Hakeem Olajuwon A Ramadan Interview

One of the NBA's all-time greats, Hakeem Olajuwon talks about the gift of Ramadan and finding peace in Islam.

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In fact, he says, “You wait for it. You look forward to it.”

The seven-foot-tall Olajuwon—one of Islam’s most famous pop icons—has a well-known life story. The son of middle-class Nigerians, he grew up in Lagos and moved to the United States in 1980 to play basketball at the University of Houston. After helping the team reach the Final Four in 1982, ’83, and ’84, he signed with the Houston Rockets, which he helped lead to national championships in 1994 and 1995.

Olajuwon was immediately successful—but he wasn’t entirely happy.

“I’m the kind of person who always wants more,” he says. “I was successful materially, but I know life is much more than worldly success. I saw all these blessings God had given me. The way to give thanks is obedience to God.”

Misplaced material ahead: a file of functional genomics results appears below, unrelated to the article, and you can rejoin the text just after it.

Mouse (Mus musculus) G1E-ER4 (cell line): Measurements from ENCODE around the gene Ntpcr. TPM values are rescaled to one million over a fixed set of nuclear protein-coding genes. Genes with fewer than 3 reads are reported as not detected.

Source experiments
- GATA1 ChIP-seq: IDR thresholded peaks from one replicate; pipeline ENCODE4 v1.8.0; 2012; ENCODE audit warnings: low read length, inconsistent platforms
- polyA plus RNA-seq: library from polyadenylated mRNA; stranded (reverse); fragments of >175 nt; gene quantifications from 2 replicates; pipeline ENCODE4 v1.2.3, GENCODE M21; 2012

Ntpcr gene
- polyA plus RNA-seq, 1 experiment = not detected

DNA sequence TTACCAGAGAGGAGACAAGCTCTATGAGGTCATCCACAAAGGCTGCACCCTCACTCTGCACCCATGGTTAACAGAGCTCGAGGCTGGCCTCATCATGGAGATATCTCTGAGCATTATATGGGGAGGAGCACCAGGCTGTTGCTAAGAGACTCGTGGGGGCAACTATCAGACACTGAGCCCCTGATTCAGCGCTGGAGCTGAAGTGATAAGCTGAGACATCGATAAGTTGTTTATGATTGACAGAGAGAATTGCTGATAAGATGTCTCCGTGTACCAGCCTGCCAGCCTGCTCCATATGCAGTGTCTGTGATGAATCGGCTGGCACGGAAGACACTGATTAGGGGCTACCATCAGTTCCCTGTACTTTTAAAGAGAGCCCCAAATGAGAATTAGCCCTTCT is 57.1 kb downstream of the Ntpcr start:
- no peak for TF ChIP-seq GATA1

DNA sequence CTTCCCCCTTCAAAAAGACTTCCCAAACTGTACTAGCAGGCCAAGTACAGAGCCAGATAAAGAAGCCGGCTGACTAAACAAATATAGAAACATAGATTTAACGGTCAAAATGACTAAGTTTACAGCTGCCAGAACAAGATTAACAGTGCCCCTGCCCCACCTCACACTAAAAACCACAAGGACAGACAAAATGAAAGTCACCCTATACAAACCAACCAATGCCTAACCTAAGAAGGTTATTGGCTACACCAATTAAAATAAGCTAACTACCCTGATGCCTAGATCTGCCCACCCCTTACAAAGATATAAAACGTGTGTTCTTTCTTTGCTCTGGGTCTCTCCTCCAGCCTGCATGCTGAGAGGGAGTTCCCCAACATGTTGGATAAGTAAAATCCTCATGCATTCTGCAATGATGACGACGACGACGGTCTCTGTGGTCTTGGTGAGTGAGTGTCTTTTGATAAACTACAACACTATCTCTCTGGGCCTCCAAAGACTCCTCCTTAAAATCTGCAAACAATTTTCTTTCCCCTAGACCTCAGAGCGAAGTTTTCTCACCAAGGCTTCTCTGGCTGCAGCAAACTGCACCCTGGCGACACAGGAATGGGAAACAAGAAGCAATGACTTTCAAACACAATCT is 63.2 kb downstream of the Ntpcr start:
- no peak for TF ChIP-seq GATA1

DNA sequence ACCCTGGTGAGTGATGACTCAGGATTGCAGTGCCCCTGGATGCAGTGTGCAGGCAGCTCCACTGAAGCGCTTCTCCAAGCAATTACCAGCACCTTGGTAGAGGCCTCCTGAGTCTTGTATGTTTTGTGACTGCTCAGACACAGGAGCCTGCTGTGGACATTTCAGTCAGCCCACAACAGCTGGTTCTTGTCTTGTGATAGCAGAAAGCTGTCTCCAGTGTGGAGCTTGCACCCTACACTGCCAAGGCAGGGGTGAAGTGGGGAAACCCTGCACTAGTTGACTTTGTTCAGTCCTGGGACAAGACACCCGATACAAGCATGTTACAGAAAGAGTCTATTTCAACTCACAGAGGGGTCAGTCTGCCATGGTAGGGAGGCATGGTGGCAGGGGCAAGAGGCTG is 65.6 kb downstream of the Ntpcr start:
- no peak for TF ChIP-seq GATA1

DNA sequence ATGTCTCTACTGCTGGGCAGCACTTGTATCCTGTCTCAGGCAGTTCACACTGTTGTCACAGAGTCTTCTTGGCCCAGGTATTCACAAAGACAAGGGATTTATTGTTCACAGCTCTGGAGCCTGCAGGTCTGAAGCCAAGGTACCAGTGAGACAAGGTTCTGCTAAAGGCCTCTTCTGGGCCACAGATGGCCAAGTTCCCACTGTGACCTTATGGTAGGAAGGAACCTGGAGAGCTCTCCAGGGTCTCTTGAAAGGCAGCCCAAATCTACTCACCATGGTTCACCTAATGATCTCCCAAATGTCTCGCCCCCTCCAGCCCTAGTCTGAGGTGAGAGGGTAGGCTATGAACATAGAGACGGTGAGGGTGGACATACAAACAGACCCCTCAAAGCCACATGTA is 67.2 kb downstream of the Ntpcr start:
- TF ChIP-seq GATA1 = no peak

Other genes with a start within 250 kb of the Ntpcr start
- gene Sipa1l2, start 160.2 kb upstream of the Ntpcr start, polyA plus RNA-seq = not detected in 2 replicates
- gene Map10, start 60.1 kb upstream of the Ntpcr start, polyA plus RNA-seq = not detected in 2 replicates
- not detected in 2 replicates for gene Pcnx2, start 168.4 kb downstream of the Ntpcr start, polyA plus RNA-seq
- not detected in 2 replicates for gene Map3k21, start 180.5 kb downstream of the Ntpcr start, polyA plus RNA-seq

Recalling his Muslim upbringing in Nigeria, he sought out a Houston mosque. Everything began to fall into place, he says, when he heard the Muslim call to prayer for the first time in the United States. “The sound of the call, when you hear the call to prayer, you get goose bumps all over,” he says.


He began attending Qur’an study seminars and says he knew he needed to rededicate himself to his childhood faith.

In the midst of this rededication, he divorced his first wife—college sweetheart Lita Spencer, with whom he has a daughter, Abisola, 12. But in 1995, he married again, this time to Dalia Asafi. He has two daughters with Asafi—Rahma, 3, and Aisha, 15 months. He is rearing all three of his girls as Muslims.

Despite the culture shock of being a double minority in the United States—a black African and a Muslim—Olajuwon says he has found peace in his Islamic practice.

“Allah says in the Qur’an not to despise one another,” he says. “So the criterion in Islam is not color or social status. It’s who is most righteous. If I go to a mosque—and I’m a basketball player with money and prestige—if I go to a mosque and see an imam, I feel inferior. He’s better than me. It’s about knowledge.”

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